Jump to content


From Wikipedia, the free encyclopedia

In international relations, intergovernmentalism treats states (and national governments in particular) as the primary actors in the integration process. Intergovernmentalist approaches claim to be able to explain both periods of radical change in the European Union because of converging governmental preferences and periods of inertia because of diverging national interests.

Intergovernmentalism is distinguishable from realism and neorealism because it recognized the significance of institutionalisation in international politics and the impact of domestic politics upon governmental preferences.

Regional integration[edit]

European integration[edit]

The best-known example of regional integration is the European Union (EU), an economic and political intergovernmental organisation of 27 member states, all in Europe.[1][2] The EU operates through a system of supranational independent institutions and intergovernmental negotiated decisions by the member states.[3][4][5] Institutions of the EU include the European Commission, the Council of the European Union, the European Council, the Court of Justice of the European Union, the European Central Bank, the Court of Auditors, and the European Parliament. The European Parliament is elected every five years by EU citizens.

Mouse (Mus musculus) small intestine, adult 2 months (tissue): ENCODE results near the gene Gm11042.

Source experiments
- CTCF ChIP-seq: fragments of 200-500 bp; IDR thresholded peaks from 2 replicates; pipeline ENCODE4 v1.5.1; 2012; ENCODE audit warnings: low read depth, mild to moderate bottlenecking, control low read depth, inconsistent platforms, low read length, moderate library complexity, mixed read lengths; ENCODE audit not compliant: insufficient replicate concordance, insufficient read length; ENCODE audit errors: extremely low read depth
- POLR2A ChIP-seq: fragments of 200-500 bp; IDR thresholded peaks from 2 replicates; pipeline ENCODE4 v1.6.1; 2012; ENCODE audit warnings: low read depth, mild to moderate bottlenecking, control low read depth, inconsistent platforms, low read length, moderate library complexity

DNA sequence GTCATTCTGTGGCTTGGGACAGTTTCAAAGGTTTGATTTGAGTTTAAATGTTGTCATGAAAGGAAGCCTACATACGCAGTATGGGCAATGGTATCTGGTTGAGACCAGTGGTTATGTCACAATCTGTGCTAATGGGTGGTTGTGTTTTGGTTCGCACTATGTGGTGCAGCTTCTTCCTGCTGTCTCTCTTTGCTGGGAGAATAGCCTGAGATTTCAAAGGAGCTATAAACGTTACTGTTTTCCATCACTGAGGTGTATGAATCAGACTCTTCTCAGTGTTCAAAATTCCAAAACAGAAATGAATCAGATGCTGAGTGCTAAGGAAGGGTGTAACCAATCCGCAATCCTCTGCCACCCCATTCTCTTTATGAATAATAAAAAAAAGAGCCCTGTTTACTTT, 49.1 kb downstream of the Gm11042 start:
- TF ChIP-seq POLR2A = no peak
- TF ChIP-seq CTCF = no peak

The EU has developed a single market through a standardised system of laws that apply in all member states. Within the Schengen Area (which includes 22 EU and 4 non-EU European states) passport controls have been abolished.[6] EU policies favour the free movement of people, goods, services, and capital within its boundaries,[7] enact legislation in justice and home affairs, and maintain common policies on trade,[8] agriculture,[9] fisheries and regional development.[10]

A monetary union, the eurozone, was established in 1999 and is composed of 17 member states. Through the Common Foreign and Security Policy the EU has developed a role in external relations and defence. Permanent diplomatic missions have been established around the world. The EU is represented at the United Nations, the World Trade Organization, the G8 and the G-20.

Intergovernmentalism represents a way for limiting the conferral of powers upon supranational institutions, halting the emergence of common policies. In the current institutional system of the EU, the European Council and the Council play the role of the institutions which have the last word about decisions and policies of the EU, institutionalizing a de facto intergovernmental control over the EU as a whole, with the possibility to give more power to a small group of states. This extreme consequence can create the condition of supremacy of someone over someone else violating the principle of a "Union of Equals".[11]

African integration[edit]